Lefebvre saw rhythm as a window into the everyday. For Lefebvre the spaces of everyday interactions are where great forces engage in combat. The everyday, he wrote, “is simultaneously the site of, the theatre for, and what is at stake in a conflict between great indestructible rhythms and the processes imposed by the socio-economic organization of production, consumption, circulation and habitat.” Organic, recurring cycles are the fabric of life. The quantified time of watches and clocks, in contrast, is imposed by our particular historical moment . For Lefebvre these two rhythms are locked in a “bitter and dark struggle” around the use of time. Ultimately the two are drawn together into a kind of “antagonistic unity.”
Lefebvre contrasts dull, repetitive, “measured” time with differentiated rhythm that is not uniform. The easiest way to picture this is the distinction between theideaof a wave, the abstract wave patterns, and the actualwaves of an ocean. In rhythm analysis the researcher hones awareness to the deeper and multitudinous discordances between linear and cyclical. One grasps the perceived object — a leaf, a house — polyrhythmically,“in its place and approximate becoming.” Starting with and rooted in a deep awareness of the multitude of rhythms produced by one’s own internal organs, the individual can conjecturally grasp rhythms that pierce all levels of the universe. “Without knowing it,” says Lefebevre, “the human species draws from the heart of the universe movements that correspond to its own movements.”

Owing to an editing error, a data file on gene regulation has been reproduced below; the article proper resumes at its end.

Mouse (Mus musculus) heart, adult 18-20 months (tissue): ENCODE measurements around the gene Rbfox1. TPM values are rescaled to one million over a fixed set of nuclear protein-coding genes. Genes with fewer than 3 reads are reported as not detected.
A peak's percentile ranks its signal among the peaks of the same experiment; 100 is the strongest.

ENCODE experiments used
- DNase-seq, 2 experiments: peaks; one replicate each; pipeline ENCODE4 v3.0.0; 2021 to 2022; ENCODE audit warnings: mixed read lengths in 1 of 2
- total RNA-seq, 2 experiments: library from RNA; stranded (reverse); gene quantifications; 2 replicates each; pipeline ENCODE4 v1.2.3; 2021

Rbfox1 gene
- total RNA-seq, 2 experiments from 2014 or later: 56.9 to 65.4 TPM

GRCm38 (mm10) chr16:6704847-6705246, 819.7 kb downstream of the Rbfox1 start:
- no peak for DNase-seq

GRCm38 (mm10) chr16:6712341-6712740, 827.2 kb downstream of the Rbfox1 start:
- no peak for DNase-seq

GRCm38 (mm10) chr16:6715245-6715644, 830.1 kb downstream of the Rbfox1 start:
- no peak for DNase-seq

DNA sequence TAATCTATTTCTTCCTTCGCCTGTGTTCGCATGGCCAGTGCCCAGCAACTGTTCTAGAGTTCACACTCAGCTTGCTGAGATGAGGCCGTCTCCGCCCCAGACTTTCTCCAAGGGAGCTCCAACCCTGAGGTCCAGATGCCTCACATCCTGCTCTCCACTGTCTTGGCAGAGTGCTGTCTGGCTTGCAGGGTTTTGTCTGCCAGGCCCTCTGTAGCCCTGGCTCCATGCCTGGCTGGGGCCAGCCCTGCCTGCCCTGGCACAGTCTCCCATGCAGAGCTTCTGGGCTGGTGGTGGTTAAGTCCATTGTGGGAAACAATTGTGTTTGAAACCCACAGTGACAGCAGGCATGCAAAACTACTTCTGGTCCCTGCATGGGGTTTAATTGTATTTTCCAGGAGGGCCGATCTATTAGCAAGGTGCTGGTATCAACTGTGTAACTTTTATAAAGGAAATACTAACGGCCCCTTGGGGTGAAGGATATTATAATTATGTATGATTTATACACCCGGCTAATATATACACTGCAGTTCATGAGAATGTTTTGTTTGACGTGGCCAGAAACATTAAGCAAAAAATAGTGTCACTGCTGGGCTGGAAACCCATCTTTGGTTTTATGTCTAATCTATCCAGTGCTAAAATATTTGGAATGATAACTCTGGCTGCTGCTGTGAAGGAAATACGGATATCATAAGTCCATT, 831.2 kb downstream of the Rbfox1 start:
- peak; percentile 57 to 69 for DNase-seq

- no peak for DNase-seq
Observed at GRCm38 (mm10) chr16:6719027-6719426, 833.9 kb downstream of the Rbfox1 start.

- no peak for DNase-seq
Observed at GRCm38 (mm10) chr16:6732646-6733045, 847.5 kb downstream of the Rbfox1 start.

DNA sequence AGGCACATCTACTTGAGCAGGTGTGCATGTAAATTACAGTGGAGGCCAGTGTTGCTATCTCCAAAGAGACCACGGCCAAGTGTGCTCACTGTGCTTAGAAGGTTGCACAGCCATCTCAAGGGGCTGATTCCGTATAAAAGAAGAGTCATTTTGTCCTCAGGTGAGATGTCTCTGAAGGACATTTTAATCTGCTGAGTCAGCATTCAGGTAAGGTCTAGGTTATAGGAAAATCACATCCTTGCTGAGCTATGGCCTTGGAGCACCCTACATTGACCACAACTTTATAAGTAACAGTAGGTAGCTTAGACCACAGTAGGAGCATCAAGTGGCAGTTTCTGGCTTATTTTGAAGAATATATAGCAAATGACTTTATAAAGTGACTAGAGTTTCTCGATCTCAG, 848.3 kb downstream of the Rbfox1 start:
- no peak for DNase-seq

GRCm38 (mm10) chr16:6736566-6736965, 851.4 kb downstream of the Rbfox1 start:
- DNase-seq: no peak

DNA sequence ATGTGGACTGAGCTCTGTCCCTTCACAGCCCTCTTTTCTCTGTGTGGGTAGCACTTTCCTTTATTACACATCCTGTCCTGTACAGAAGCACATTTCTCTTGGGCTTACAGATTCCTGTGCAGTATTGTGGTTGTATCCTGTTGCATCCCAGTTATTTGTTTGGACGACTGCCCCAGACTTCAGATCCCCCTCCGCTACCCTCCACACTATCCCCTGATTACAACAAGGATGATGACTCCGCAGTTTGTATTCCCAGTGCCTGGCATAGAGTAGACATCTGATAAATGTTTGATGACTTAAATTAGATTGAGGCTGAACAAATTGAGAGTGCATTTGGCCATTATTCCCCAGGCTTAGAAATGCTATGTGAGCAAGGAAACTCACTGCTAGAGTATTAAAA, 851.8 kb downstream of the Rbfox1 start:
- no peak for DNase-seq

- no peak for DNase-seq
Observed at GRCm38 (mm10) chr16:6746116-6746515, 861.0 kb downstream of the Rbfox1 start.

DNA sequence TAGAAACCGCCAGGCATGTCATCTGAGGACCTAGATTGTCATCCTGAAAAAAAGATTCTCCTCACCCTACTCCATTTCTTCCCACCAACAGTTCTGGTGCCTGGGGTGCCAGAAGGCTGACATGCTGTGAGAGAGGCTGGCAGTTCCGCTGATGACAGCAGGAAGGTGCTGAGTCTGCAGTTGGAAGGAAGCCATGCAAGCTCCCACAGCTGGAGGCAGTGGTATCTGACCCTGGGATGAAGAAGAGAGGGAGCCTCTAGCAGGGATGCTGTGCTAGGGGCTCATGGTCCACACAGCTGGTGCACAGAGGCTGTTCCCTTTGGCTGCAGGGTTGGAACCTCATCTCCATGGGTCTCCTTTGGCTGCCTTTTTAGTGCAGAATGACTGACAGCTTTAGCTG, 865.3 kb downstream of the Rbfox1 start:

The rhythmanalysist is always listening out. She not only observes, she also hears (in the double sense of the word: noticing and understanding). “…She separates out through a mental act that which gives itself as linked to a whole: namely rhythms and their associations.”
One feels, for instance, the grand cloud of murmur hanging over a crowd. Like waves on a beach, the multiple strands create clashes of cycles, the polyrhythmic.
In bhujangasana, cobra pose, the yogi stretches the torso up, allowing the spine to arch to the limit. The Hong Kong demonstrators practice this same move, as a single body. The massive creature stretches, hoods flaring. Electricity courses through the nadhi lines along its sides. Its chest soars high. It breathes in the air of Sheung Shui, its ribs rub the towers of Admiralty, its tailbone presses into Causeway Bay. The eyes bear down on Central, then soften, roll, and melt into sky. The cobra stretches toward a single state, the point of equilibrium, of liberty.